The long gearing and comparatively large 2.0-litre diesel (most rivals use a 1.6) mean we’re seeing over 50mpg – even throwing heavy London traffic into the mix. On a recent trip to Warwickshire, setting the cruise control at 70mph for 100 miles saw more than 60mpg from our super-frugal D2 model. Even loaded up with luggage and friends, the Volvo clocked an impressive 51mpg. But it almost doesn’t matter how you drive it. Yes, a heavy right foot will see fuel economy dip, but by less than you might expect. Even in a hurry, our V40 ticks along without issue, sipping diesel with the hesitation of a human drinking a hot cup of tea.
Which got us thinking, how close to the V40’s claimed 83.1mpg could we get? Few cars match their manufacturer’s publicised figures, but if any were to come close, the Volvo was in with a good chance. To give it a go we devised a 60-mile round trip from my home in southwest London, down the M3 to Sandhurst in Berkshire. It’s a challenging route of urban and motorway driving, with a revealing stretch of average speed cameras that should give the Volvo a chance of smashing its previous personal best.
Starting from cold didn’t help, but by feathering the throttle and managing our braking, we quickly saw the trip reading over 60mpg. By the time we left the motorway we were nudging 70mpg, and as we got back to London that evening the V40 had posted a scarcely believable 74.6mpg. Impressive, regardless of the favourable conditions.
With lots of miles ahead, we’re looking forward to some thrifty summer motoring. Even in its old age, the Volvo remains one of the most efficient premium hatches on sale.
Volvo V40: first report
Sometimes a manufacturer goes right back to the drawing board when it facelifts a car; other times the updates are far more subtle. Volvo has gone for the latter approach with its revised V40, so when I was thrown the keys to the latest addition to our test fleet – a D2 R-Design, the best-selling model in the V40 range, in Crystal White – I had to show my mate Ed. After all, only 12 months ago he took the plunge and bought himself a very similar pre-facelift version.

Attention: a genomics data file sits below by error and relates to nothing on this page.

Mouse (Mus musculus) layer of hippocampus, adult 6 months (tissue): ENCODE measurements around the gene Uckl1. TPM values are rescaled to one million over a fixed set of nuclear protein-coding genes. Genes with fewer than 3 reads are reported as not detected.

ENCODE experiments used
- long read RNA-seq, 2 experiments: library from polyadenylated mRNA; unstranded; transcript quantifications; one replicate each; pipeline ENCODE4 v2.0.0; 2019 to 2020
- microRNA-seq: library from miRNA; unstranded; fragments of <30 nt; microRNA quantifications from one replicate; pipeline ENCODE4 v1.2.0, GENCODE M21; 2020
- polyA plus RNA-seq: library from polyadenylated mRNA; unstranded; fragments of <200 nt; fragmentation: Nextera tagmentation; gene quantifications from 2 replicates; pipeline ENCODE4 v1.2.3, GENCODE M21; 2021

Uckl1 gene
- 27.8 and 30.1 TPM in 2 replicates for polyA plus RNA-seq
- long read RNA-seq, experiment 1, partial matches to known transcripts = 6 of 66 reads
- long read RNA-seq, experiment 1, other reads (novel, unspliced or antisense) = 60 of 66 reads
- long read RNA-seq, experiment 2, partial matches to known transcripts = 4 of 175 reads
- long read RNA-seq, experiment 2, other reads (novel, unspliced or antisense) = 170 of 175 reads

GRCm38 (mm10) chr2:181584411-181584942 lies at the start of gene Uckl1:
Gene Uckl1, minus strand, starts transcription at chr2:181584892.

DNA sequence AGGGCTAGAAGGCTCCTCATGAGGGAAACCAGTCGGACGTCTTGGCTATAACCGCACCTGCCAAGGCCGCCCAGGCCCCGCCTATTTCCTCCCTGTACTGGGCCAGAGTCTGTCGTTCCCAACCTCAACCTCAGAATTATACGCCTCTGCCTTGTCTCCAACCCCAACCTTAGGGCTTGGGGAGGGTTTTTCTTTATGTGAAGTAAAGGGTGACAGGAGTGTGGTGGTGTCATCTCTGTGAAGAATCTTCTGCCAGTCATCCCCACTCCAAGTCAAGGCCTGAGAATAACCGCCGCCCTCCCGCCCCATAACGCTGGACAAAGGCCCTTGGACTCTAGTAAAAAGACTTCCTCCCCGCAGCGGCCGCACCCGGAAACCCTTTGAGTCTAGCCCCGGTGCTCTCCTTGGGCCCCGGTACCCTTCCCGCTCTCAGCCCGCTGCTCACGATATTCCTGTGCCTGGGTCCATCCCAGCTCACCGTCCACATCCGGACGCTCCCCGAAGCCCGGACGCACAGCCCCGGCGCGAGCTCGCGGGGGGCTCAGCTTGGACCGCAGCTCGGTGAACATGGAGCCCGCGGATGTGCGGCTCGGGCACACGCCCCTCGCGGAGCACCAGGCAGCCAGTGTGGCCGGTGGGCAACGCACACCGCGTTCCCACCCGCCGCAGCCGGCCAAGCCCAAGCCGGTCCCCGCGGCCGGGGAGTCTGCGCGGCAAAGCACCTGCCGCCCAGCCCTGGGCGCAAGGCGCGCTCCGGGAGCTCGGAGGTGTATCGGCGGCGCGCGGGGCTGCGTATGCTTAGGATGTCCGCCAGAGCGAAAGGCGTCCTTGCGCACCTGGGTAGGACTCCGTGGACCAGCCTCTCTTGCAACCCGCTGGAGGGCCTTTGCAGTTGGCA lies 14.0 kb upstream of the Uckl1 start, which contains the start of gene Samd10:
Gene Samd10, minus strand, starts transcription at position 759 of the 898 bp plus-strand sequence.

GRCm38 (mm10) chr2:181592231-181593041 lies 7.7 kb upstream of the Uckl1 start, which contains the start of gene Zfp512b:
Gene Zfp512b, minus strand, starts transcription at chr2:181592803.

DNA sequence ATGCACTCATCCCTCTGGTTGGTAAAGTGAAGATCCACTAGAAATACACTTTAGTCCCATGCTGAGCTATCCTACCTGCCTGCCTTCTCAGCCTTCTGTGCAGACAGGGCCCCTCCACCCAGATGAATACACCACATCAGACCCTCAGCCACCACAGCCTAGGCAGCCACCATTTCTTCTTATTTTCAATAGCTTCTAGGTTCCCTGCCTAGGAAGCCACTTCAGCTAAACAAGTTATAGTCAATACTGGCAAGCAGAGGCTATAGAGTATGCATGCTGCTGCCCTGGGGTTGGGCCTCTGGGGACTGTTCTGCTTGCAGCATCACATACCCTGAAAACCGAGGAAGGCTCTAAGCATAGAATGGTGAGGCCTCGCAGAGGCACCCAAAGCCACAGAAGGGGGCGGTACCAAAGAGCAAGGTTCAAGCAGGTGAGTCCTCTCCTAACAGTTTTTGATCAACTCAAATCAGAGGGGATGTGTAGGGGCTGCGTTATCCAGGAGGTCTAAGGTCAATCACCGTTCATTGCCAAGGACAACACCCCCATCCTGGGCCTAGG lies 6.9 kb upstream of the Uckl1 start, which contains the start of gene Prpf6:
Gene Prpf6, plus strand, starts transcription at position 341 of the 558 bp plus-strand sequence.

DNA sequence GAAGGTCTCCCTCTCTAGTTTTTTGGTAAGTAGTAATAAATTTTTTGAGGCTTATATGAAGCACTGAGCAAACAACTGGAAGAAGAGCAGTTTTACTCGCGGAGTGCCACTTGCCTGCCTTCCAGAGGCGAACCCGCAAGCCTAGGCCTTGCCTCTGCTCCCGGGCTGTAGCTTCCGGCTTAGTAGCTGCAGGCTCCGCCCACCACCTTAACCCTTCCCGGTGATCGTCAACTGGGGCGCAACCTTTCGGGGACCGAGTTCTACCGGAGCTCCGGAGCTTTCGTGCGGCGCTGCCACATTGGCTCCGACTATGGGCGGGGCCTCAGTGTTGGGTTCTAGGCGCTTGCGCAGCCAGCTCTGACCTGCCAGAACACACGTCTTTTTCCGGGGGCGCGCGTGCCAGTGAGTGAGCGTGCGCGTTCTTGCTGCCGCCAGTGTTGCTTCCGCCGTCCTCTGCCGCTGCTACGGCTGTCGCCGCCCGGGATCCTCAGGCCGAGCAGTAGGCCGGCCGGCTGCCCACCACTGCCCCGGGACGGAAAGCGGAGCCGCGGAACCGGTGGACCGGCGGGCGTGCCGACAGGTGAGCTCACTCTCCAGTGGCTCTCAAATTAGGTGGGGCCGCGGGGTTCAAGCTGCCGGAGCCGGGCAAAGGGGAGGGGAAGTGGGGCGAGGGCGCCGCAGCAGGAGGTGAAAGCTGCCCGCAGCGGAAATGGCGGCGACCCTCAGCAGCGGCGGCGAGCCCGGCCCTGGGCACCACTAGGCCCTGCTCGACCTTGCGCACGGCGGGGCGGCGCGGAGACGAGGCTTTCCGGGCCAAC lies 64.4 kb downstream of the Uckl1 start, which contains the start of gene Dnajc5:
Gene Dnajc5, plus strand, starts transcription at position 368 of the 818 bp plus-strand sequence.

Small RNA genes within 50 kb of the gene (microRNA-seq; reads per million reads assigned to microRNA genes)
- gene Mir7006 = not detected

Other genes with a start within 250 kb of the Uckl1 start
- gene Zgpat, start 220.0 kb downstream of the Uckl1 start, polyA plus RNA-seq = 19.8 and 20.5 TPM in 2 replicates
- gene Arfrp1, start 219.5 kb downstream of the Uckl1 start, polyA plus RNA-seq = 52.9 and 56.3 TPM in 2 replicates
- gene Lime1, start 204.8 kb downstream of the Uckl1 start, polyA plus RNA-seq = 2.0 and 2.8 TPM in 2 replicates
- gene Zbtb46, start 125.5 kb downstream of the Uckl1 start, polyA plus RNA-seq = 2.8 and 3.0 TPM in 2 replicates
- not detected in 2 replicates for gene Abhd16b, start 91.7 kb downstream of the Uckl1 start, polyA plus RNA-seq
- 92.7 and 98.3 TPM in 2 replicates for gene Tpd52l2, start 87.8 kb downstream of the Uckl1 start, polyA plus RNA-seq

I was keen to get the cars side by side to highlight the changes Volvo has made, and it was easy to distinguish any differences with the two hatches being exactly the same spec.
Just minutes after we parked the Volvos together, Ed and I were hurriedly pointing out what we liked and didn’t like about each other’s cars. It was clear that there was plenty to compare and contrast.
It’s from the front that the differences are most obvious. The old car’s halogen headlamps have made way for the ‘Thor’s Hammer’ daytime running lights – now a Volvo signature – giving a fresher look.
The only other detectable change is the new Volvo corporate badge, which ditches the blue accents for a classier black and chrome finish. Round the back there are even fewer discernable differences. Both cars feature a contrasting black bootlid, as well as the R-Design’s neat chrome exhaust tips. Our car gets a new-for-2017 R-Design logo next to the D2 badge, while I specified tinted glass for the side and rear windows, at £300.
Inside, the changes are subtle. This is a shame, because while quality is excellent, the complicated dash design trails rivals from Audi and BMW. The button-heavy centre console takes some getting used to, while it’s not easy to familiarise yourself with the complicated climate control set-up.
As I’ll be covering quite a few miles in the smallest Volvo, I’ve added some luxuries. All cars get LED lights, DAB and Bluetooth, but I also went for the Winter Plus pack (£875), which includes heated seats, automatic wipers and a heated front screen, as well as Active Bending Headlights. The Intellisafe Pro pack (£1,900) adds advanced safety kit.
Elsewhere, comfort and refinement are excellent, and body roll is kept in check. Our D2 isn’t as peppy as Ed’s T3 petrol, but after just 2,800 miles I’m seeing at least 10mpg more out of the diesel, averaging 46.5mpg.